With over 1,100 cannabis businesses issued licenses around the city, Denver has no shortage of dispensaries and growing operations. While only one of those businesses currently allows social cannabis consumption, that's expected to change later this year, when the second social-use business, Denver Vape and Play, opens on South Broadway.
Initiative 300, the voter-approved Denver ordinance allowing businesses to apply for social-use areas, has been criticized for its location restrictions and ban on smoking — but Taylor Rosean, founder of Vape and Play, considers funding the biggest obstacle to his enterprise. Westword recently chatted with Rosean to learn more about opening a licensed cannabis lounge.
Westword: How'd you get involved in legal cannabis before Vape and Play?
Taylor Rosean: It was early in the year 2014, and I was experiencing difficulty maintaining steady pay as a personal trainer. Having shopped for cannabis medically since 2010, I was gradually seduced by the ever-growing legal industry. I started to see it as a place where I could pursue genuine growth and stability. My mother was actually the person who urged me to acquire my Marijuana Enforcement Division industry badge. She recognized the potential of this industry immediately, and we agreed that if I wanted to make something out of it, I needed to be there at the beginning. So in July of that year, I quit my job and dove in.
Why did you choose to jump into social consumption instead of opening a dispensary, grow or other cannabis business?
Over the years, I progressively grew alongside the companies I worked for, and in that time I learned a lot about the industry from a business perspective. Early on, I observed the dynamic nature of the challenges facing the more "traditional" cannabis businesses, and all too often, I saw brands go in and out of vogue with customers. As I became more involved in the business side, the challenges and expenses associated with overseeing a commercial cannabis operation became overwhelming. Despite the excitement of the market, in my perspective, the shrinking margins simply weren’t sufficient justification to enter the already saturated marketplace.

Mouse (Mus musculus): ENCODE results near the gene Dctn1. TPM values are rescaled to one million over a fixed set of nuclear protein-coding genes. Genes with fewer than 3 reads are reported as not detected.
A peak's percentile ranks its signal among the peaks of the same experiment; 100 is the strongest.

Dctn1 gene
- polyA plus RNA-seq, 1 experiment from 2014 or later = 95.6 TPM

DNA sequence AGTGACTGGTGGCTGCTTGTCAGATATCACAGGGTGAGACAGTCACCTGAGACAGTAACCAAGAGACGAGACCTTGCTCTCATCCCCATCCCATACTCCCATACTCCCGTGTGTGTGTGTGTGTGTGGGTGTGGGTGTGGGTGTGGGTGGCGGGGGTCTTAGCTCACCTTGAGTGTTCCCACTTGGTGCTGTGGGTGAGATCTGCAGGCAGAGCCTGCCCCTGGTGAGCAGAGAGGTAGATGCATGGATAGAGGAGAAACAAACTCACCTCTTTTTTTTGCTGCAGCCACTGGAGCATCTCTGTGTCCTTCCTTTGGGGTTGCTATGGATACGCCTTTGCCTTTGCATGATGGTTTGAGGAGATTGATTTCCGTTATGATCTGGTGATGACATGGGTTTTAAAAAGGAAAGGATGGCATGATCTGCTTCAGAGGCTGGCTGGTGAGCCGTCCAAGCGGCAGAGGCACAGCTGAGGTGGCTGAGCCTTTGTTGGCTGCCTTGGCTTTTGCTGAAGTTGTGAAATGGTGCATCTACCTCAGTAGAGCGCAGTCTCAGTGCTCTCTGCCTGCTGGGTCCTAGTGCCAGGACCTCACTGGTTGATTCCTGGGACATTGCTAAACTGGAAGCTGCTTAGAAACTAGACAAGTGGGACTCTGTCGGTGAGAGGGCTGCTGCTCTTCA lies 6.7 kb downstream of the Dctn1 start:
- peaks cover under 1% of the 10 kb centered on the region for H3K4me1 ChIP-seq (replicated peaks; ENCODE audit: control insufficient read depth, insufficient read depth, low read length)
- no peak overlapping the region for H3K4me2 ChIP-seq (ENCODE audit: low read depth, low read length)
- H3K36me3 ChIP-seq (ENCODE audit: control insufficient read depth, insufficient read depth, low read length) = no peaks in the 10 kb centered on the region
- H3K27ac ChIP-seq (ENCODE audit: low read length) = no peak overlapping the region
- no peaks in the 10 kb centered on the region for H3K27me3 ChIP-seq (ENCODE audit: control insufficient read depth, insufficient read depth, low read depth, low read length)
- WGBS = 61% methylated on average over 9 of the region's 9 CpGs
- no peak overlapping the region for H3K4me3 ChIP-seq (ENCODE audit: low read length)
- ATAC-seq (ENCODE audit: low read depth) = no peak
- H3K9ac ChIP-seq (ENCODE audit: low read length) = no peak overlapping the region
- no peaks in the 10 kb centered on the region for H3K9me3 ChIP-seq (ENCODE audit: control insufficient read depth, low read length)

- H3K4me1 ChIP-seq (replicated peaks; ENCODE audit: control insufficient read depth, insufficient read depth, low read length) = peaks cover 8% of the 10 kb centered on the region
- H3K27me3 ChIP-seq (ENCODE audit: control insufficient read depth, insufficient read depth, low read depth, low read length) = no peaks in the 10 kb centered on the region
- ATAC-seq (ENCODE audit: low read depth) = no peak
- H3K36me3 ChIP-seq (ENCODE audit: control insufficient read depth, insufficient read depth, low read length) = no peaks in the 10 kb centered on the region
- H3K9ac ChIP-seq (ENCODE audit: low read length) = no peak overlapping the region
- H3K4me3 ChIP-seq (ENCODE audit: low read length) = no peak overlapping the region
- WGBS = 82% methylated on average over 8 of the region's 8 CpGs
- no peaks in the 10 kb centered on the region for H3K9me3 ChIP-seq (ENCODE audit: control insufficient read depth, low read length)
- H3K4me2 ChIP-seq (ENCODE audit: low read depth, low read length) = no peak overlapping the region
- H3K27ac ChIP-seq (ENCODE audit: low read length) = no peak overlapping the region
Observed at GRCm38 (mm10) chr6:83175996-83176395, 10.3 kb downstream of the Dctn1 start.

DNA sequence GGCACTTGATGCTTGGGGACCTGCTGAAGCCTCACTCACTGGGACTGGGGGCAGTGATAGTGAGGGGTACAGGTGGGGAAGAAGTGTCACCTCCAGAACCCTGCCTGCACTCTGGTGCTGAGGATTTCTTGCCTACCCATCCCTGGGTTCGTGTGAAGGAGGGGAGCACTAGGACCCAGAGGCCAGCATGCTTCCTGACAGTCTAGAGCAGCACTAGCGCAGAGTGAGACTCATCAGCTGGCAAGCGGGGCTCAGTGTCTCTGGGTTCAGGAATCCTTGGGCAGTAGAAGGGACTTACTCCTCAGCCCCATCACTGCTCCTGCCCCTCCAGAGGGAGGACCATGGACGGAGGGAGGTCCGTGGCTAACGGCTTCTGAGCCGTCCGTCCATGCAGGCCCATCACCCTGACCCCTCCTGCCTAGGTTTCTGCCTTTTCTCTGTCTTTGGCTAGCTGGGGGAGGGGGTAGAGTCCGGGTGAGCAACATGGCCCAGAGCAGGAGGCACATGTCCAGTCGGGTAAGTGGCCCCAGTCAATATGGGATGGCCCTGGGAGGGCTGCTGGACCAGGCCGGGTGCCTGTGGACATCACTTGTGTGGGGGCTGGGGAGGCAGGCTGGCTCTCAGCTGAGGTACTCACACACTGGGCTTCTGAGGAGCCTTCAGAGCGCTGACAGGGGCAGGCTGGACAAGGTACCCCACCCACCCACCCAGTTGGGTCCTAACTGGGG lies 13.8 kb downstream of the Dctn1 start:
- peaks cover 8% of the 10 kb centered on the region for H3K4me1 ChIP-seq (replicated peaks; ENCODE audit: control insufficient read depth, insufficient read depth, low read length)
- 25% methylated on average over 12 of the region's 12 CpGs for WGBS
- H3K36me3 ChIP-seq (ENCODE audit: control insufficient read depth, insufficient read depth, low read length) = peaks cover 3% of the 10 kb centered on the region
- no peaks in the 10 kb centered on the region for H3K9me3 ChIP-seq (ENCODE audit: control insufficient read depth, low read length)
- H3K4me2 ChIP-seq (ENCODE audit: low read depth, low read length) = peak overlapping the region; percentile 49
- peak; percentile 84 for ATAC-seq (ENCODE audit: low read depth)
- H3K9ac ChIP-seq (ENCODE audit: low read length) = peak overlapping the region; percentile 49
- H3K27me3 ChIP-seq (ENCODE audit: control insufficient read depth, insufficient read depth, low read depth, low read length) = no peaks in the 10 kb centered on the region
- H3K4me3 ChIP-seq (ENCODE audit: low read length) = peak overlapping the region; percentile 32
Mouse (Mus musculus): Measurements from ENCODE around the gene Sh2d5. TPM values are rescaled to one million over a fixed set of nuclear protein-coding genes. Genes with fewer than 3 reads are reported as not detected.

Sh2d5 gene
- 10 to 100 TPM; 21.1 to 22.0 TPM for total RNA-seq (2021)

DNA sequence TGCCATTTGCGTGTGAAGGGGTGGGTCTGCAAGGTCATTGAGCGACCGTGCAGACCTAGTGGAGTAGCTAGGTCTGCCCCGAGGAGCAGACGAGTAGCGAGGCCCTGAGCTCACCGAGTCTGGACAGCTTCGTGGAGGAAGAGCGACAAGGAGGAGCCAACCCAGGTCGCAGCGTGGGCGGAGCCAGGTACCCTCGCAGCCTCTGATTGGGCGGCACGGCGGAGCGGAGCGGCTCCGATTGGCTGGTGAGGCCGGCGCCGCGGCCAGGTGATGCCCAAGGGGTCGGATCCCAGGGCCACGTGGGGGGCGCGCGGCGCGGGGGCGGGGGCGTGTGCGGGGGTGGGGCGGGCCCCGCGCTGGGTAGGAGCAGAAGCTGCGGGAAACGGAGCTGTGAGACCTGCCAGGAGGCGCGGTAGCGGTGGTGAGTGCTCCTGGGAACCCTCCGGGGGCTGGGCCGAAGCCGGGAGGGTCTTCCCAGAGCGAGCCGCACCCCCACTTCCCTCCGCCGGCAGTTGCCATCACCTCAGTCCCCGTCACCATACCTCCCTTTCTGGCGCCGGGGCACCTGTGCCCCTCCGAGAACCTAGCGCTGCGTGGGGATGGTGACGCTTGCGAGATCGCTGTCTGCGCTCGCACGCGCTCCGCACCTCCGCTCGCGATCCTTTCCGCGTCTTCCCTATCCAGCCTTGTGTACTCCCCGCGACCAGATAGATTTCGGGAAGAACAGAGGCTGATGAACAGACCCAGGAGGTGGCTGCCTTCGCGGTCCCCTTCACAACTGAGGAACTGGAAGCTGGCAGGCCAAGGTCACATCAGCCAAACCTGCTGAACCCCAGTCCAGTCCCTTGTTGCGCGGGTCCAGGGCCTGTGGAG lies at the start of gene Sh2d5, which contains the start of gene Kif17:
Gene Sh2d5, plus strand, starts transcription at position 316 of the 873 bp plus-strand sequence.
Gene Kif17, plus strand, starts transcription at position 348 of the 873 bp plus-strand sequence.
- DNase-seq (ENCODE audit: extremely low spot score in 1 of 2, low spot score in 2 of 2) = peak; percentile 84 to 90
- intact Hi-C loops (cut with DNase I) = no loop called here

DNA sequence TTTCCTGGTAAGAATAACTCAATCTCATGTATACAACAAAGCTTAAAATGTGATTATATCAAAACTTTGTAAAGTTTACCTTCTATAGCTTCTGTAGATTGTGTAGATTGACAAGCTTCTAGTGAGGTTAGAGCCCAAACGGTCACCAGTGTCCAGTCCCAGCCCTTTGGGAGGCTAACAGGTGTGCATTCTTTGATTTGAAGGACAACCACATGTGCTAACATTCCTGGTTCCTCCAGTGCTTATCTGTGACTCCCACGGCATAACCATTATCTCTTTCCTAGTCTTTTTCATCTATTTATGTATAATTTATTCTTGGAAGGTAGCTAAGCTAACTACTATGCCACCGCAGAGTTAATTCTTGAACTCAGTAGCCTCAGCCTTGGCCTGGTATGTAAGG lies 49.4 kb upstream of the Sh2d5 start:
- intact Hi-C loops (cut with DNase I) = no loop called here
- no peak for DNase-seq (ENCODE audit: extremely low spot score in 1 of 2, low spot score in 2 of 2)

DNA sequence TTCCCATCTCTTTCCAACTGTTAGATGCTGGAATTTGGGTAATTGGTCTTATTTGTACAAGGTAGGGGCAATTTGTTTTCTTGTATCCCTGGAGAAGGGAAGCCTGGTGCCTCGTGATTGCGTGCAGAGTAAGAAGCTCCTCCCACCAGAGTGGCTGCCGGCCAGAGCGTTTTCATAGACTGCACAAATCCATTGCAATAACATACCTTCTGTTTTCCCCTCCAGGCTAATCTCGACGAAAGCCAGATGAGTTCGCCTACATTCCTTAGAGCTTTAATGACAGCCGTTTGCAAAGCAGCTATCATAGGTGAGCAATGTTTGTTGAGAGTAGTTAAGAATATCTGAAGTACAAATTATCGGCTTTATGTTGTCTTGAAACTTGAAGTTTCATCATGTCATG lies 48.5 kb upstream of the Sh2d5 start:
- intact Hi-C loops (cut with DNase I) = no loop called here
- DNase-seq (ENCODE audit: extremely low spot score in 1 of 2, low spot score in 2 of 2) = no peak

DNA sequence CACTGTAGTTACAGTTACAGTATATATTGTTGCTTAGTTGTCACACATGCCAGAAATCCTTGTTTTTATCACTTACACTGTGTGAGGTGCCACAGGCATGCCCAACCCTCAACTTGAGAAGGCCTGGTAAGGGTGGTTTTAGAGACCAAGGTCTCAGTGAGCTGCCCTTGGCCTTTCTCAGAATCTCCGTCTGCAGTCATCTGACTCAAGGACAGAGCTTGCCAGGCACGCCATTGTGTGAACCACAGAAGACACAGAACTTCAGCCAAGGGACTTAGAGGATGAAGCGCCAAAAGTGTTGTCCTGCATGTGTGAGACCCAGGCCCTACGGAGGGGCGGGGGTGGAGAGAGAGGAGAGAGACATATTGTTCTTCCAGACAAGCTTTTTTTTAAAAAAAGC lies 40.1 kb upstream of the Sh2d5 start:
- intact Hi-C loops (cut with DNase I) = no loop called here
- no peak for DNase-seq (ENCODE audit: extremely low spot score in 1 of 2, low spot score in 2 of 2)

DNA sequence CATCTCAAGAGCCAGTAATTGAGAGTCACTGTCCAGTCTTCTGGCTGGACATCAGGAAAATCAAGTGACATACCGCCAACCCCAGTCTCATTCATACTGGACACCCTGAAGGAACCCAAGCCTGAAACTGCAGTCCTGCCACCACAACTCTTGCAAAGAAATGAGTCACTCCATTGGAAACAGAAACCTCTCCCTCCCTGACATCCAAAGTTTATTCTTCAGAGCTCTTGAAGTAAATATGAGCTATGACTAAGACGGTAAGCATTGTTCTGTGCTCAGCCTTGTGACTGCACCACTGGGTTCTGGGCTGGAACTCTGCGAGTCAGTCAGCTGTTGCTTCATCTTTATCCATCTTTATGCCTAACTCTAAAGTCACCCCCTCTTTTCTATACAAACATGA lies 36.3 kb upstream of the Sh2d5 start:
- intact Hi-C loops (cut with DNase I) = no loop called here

Fast-forward to December 2016. A whiteout grounded my flight to California, where a solo spiritual retreat I had been planning for months was awaiting. Stuck at home, one vacation down the drain and feeling lost, I opened up a Westword article about a new voter initiative, I-300. Upon reaching out to my professional network for advice, I was directed to the first DCA (Designated Consumption Area) regulation task force meeting. Before I knew it, I was attending sessions that determined the legal consumption regulations, and I was speaking my opinion during the public comments
It quickly dawned on me that these licenses are relatively cheap, and there is a vast untapped market. The only extraneous requirements were getting involved with the local community and searching for the right property (something any new business should do). Not to understate the other obstacles of starting a business on top of that, but there were solutions to all the problems, as I saw it. It was clear to me if I was going to start any sort of cannabis business, this was an affordable option and an opportunity I could not miss.
What were some of the biggest challenges while bringing the idea of Vape and Play to fruition?
To put it simply, creating something from nothing was the hardest part. The first year of Vape and Play was spent attending legislative meetings, meeting with Denver-area registered neighborhood organizations, working with the Department of Excise and Licenses, meeting with municipal government members, working with cannabis law experts, and doing everything we could to create the most compliant designated cannabis consumption venue possible. All the while, we assembled our team and began to develop a consumption device ready for public use.